Because the original study also examined what kinds of religious and spiritual coping methods were used by survivors (Houck, 2004), participants were asked about their religious affiliation. In response, 21.6% stated Catholic; 22.8, Methodist; 9.9%, Presbyterian; 8.0%, Lutheran; 7.4% stated the Metropolitan Community Church; 6.8%, Baptist, 1.9%, Episcopalian; and 6.2% reported no religious affiliation.
This study did not assign a numerical value to the various individual ADC criteria, but instead reflected the frequency in which participants reported experiencing ADCís. In addition, 32% (N=40) of the participants did not report experiencing any ADC. Therefore, in order to calculate a descriptive analysis of the data, case summaries from SPSS version 12.0 were used on the 122 reports. As a result, three patterns emerged:
The different types of ADCís were compared to other demographic information (e.g., type of death, survivorís gender, age, level of education, income, and religion) and showed no significant differences. In other words, no one group experienced specific types of ADC over/against another. In a previous study, Houck (2004) noted that not only do self-identified bereavement groups (cancer, AIDS-related, and suicide) have different grief reactions that are distinct to each type of death, these groups are further distinguished by their different religious/spiritual coping methods. However, the different types of ADC do not appear to make this distinction, and therefore, may be interpreted as having a universal nature.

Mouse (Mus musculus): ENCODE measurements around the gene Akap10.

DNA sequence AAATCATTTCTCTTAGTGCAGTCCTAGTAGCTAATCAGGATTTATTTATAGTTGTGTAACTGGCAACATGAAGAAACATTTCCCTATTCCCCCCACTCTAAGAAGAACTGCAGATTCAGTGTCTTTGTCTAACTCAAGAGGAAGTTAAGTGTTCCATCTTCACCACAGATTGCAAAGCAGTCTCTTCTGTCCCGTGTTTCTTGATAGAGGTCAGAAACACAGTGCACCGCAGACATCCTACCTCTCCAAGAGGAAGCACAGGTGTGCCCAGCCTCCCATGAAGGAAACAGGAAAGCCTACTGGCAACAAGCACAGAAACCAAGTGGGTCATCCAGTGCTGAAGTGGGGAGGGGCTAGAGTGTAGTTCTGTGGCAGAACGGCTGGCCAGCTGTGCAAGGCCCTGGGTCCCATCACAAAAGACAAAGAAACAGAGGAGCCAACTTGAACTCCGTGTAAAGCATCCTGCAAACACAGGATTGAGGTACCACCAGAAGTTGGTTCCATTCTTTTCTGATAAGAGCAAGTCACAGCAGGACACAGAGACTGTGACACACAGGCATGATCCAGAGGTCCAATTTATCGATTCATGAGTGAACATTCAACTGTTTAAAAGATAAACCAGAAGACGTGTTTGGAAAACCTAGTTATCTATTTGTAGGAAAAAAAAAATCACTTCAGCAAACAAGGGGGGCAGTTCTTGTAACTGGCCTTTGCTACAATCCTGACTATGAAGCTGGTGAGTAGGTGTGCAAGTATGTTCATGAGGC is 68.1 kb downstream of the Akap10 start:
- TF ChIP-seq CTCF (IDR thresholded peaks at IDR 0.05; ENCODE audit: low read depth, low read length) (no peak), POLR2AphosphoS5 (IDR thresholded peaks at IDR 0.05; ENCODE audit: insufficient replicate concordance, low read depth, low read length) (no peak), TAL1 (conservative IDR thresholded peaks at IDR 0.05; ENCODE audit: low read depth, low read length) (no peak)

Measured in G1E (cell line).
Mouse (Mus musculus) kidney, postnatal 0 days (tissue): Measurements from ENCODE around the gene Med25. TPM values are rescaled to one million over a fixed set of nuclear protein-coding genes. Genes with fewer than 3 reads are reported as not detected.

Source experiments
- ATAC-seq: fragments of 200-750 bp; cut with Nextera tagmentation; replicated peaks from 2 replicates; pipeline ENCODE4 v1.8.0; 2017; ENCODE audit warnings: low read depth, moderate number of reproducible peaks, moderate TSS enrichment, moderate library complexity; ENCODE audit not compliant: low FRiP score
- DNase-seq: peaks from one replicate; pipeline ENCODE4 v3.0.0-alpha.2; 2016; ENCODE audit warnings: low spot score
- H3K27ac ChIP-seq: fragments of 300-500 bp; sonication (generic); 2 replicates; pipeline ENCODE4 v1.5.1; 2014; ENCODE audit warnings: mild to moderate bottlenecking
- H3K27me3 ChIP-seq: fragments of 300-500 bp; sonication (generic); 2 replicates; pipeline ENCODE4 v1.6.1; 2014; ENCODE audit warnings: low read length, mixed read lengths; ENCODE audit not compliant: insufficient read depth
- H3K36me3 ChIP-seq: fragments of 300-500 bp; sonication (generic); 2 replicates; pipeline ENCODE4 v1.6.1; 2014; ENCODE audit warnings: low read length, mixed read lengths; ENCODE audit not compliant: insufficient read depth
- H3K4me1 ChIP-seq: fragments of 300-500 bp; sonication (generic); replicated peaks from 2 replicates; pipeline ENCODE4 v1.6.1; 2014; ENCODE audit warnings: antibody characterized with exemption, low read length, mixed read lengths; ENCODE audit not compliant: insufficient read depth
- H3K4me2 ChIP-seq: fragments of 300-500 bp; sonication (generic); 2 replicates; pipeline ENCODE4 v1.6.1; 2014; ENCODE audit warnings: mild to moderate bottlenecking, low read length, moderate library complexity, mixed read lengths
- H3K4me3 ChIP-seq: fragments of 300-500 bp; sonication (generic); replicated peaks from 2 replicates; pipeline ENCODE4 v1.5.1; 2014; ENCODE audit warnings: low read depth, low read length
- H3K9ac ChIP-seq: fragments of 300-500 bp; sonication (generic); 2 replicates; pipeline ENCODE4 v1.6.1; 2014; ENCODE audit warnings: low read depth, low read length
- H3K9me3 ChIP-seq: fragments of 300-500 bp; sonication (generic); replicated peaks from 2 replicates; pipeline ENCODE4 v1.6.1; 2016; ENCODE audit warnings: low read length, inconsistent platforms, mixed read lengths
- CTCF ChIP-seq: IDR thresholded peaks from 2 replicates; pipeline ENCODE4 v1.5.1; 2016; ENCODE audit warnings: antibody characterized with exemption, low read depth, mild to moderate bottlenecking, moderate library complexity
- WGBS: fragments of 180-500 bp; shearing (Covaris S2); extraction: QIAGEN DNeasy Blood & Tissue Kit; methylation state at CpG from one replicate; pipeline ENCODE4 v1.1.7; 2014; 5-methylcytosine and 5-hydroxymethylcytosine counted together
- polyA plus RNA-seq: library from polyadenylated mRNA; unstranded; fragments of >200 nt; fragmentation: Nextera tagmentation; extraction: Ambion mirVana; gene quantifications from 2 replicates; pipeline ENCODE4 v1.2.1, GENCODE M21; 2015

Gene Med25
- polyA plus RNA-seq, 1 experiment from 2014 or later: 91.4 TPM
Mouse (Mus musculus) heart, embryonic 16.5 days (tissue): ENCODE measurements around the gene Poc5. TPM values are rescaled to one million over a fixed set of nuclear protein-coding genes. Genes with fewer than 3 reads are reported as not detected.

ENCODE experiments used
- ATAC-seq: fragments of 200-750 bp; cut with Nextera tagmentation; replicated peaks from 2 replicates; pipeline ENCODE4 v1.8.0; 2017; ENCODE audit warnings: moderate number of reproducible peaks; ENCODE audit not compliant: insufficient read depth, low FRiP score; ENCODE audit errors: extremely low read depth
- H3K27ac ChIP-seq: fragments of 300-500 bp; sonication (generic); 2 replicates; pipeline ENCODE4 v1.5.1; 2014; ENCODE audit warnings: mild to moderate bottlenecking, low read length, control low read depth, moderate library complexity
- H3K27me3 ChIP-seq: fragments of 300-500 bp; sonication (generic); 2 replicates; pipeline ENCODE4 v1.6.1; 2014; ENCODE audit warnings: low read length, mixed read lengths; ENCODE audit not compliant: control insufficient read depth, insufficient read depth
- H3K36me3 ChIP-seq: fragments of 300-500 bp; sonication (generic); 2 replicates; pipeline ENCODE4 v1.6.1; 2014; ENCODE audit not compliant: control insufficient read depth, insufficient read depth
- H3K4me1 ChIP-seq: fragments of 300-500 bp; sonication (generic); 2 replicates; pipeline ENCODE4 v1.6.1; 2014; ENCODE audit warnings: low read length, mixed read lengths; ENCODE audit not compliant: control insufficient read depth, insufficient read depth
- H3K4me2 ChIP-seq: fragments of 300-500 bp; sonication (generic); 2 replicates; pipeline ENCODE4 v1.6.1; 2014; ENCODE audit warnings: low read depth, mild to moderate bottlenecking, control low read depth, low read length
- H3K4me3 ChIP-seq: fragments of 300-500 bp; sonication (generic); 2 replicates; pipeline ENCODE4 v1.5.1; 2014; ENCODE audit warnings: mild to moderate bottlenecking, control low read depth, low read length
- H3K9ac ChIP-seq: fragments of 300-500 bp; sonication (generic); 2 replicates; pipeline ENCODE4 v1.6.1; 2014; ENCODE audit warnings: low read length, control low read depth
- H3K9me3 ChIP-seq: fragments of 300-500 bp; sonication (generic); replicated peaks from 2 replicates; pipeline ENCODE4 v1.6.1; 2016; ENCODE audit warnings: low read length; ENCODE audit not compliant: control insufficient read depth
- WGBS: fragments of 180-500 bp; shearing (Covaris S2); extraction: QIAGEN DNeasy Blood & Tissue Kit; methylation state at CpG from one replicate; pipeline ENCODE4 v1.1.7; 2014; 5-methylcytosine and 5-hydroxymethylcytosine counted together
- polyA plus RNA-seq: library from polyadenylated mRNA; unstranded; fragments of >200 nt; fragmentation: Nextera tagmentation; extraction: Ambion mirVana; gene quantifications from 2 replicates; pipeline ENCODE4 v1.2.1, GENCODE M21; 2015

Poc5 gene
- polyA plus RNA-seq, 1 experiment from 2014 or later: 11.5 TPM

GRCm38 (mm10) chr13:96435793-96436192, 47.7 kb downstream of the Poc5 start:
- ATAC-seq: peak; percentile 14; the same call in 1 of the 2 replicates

Olfactory and Audible 8
Sensed in Same Room and Vision 6
Presence of animal 9
Olfactory Audible 16
Audible and Tactile 5
Presence of animal 8
Audible Vision 6
Within the 122 participants, 15% (N=19) reported having experienced an ADC via a third party involvement, e.g., medium, spiritualist, shaman, etc. The data did not report whether the survivors were part of a group, e.g., audience participation or seminar format, or received their ADC during a private session with a medium/spiritualist. Nonetheless, each of the 19 participants in this study reported experiencing a third-party ADC in addition to other types of ADC since their loved-oneís death (see Table 4).
Third-party message and Dreams 1
and Olfactory 6
and Animal Presence 2
and Vision 2
Olfactory and Audible 4
From this data, one may conclude that ADC is not solely dependent on professional mediums, spiritualists, shamans, etc., i.e., those who make a purposeful contact with the spirit world, in order for them to occur. If anything, one may conclude that the third-party involvement of an ADC may operate more as an objective confirmation to what the survivor may have already experienced.